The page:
Welcome to Morning Music, Kotaku’s new, daily hangout for folks who love video games and the cool-arse sounds they make. Today’s pick comes out of left field: an obscure PlayStation 2 puzzler that randomly happens to have an achingly gorgeous soundtrack.
At the dawn of this year I was hip-deep in obscure corners of the PlayStation 2’s massive library, searching for unknown gems that had previously escaped my notice. One intriguing find was a March 2002 Japanese puzzle game called BuileBaku. It’s by pinball experts KAZe, and only got localised for Europe as a budget release called Detonator. But even that got delayed into 2004, because a puzzler about detonating buildings felt like a sensitive subject for a while.
This very nice review capably explains how it plays, and it sounds low-key interesting. I really like logic puzzlers (Hexcells is my all-time fave) and find great ones surprisingly scarce. Here’s Detonator in action:
You’ll notice its aesthetic is very… chilly. Dismal. Lonely. You’re dynamiting buildings in a city that looks completely abandoned, possibly post-apocalyptic. And the music? The music matches perfectly.
The soundtrack does not appear to be on YouTube, but Japanese video site Niconico came through in the clutch.
It’s… lovely. Over these 23 minutes you’ll hear emotional, downbeat synths, sad piano, string glissandos… an air of decay and loss. Later songs scrape and grind a bit, dripping sounds, maybe geiger counters, distorted radio voices. The sound of wind. Louder percussion. Dissonance and overdriven synth. And finally it resolves like it began, with piano and slightly more hopeful synths.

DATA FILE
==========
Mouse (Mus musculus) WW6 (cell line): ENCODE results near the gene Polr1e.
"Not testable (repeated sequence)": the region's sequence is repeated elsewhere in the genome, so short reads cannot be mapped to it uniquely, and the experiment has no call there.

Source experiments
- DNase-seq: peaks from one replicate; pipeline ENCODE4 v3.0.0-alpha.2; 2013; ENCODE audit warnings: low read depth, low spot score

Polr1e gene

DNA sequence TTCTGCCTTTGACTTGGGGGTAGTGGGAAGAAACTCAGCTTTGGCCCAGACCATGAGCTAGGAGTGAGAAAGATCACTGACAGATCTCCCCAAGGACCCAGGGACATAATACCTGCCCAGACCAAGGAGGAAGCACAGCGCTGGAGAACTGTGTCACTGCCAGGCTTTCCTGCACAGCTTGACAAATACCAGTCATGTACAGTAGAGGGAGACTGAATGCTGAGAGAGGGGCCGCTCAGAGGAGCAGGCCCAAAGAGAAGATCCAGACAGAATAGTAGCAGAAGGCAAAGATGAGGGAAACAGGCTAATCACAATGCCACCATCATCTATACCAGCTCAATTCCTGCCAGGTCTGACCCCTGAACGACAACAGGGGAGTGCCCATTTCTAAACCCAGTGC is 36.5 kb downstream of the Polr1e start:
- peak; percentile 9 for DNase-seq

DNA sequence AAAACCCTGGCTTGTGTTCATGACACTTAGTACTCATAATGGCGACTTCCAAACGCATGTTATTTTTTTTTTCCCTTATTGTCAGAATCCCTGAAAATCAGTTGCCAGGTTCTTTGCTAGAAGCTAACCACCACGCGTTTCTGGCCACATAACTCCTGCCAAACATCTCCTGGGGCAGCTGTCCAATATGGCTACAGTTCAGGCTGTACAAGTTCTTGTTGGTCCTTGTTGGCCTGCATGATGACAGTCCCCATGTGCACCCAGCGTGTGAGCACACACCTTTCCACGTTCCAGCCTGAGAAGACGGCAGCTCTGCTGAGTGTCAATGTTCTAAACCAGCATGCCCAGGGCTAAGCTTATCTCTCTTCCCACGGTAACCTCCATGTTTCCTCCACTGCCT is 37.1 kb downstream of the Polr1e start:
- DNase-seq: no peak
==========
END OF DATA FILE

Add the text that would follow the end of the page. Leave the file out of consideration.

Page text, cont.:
It could go just as well with something like Metro 2033 or Breath of Fire: Dragon Quarter. But nope, it’s a rather sedate puzzler, albeit one wrapped in unexpected aesthetic trappings.
What a great little discovery. Unfortunately I can’t find a peep about who composed Detonator — I’ll be sure to check for credits when I finally play it — nor has it gotten an official soundtrack release. So, we must content ourselves with the game itself and whatever fan rips one might find in this day and age. But I’m glad we can listen, because it’s well worth hearing.
That’s it for today’s Morning Music. Has anyone encountered Detonator before? Do you like its music, now that you have? (Instant fave, here.) Let’s chat. See you next time!